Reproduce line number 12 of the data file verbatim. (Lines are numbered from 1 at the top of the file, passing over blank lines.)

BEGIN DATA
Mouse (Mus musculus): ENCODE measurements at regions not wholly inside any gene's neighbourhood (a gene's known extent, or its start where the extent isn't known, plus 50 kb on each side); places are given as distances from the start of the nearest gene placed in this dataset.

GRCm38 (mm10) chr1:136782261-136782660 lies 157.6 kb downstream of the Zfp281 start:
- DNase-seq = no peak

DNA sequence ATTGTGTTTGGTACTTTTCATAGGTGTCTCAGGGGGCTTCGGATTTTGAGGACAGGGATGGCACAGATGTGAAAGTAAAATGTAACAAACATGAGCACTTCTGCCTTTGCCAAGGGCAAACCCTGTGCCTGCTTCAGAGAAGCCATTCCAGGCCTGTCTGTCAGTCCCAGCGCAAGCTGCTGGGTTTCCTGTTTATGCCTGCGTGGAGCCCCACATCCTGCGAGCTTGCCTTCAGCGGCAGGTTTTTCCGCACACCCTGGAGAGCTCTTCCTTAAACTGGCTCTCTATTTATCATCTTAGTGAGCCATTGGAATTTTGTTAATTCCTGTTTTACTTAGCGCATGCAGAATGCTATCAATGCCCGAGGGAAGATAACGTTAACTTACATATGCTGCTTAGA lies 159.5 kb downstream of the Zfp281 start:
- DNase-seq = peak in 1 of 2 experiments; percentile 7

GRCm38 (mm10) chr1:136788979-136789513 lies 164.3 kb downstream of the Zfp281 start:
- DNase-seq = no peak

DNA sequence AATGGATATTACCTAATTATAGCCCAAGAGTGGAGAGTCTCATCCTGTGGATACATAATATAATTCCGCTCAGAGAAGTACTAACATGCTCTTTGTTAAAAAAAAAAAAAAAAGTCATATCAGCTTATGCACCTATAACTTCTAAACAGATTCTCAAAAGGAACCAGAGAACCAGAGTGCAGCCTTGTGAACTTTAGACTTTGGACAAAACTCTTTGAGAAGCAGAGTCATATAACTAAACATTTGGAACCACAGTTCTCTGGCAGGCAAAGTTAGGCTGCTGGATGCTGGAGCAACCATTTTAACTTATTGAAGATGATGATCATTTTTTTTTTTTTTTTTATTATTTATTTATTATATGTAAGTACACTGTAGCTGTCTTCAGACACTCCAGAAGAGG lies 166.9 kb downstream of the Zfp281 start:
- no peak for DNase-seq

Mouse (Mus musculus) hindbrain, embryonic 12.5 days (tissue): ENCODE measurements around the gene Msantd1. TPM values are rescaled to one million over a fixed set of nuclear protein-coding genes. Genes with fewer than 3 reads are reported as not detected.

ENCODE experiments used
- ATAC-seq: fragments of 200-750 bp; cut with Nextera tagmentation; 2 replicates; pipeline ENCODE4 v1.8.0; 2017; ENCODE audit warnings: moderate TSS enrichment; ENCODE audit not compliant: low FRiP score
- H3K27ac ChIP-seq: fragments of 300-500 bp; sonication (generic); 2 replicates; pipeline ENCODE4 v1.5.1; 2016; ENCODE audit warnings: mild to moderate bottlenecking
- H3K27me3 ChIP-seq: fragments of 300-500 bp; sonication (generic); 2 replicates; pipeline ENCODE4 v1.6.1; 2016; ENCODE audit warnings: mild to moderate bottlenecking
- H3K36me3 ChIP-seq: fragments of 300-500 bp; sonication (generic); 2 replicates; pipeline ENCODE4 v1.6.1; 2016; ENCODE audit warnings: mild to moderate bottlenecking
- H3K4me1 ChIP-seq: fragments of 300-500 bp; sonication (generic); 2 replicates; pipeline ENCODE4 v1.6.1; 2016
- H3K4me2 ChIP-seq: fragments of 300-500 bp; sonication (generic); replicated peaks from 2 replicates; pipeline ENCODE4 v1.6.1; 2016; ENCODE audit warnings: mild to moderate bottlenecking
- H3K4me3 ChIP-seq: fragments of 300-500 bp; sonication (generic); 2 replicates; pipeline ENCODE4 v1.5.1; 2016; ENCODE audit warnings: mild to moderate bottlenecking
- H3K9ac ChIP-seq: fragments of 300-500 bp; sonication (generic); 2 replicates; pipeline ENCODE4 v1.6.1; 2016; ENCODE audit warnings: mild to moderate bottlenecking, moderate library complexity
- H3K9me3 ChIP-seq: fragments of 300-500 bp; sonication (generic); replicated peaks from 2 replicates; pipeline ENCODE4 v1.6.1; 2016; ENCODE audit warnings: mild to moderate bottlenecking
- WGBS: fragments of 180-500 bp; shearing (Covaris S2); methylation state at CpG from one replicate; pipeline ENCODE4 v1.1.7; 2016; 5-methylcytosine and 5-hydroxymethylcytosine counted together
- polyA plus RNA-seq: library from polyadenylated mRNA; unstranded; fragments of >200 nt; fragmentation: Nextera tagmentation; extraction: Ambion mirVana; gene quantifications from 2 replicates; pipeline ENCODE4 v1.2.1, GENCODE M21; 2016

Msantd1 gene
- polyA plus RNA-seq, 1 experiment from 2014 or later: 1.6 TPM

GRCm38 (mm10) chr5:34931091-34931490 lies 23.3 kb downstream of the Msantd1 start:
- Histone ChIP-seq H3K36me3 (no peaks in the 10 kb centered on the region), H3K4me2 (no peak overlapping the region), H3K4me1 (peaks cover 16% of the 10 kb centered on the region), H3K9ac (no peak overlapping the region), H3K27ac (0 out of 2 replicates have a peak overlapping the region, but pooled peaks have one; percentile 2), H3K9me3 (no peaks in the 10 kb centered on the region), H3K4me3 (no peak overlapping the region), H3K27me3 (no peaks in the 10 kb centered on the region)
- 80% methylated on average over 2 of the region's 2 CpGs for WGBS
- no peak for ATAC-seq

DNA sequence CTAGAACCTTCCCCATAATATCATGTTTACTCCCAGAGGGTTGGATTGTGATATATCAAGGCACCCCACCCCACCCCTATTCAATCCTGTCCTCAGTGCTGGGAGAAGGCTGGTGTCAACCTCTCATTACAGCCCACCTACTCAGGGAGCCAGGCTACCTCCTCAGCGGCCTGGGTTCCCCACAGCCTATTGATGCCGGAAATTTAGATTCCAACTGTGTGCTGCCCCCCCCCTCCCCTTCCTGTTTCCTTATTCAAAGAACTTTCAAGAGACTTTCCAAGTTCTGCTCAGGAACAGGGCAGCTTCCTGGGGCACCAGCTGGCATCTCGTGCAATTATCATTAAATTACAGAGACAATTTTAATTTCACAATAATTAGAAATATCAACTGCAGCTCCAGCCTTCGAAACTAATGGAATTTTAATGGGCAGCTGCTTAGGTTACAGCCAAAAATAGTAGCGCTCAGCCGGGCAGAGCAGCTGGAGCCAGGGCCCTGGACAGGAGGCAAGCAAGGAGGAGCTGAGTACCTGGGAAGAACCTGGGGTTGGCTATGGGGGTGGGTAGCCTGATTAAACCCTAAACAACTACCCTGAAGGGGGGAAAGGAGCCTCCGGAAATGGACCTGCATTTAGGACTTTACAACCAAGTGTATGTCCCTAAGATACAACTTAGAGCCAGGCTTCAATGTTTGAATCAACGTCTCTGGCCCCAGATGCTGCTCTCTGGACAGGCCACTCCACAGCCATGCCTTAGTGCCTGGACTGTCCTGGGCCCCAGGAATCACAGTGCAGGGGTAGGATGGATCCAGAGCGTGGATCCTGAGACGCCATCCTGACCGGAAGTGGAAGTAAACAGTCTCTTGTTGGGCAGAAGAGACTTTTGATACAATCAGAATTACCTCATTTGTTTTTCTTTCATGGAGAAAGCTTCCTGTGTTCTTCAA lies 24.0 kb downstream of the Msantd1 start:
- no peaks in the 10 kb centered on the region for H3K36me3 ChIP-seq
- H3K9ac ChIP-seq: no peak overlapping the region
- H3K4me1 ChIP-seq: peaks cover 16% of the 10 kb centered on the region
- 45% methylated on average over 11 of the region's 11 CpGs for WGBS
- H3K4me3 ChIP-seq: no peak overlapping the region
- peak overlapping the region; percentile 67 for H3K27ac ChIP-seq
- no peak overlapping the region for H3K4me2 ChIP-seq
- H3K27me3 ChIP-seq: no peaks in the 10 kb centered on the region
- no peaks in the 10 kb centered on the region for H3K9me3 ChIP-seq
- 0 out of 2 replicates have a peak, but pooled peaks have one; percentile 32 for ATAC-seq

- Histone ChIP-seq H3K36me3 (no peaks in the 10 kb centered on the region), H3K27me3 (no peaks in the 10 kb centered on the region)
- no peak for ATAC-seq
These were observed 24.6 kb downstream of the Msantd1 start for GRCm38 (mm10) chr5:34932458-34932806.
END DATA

- ATAC-seq: fragments of 200-750 bp; cut with Nextera tagmentation; 2 replicates; pipeline ENCODE4 v1.8.0; 2017; ENCODE audit warnings: moderate TSS enrichment; ENCODE audit not compliant: low FRiP score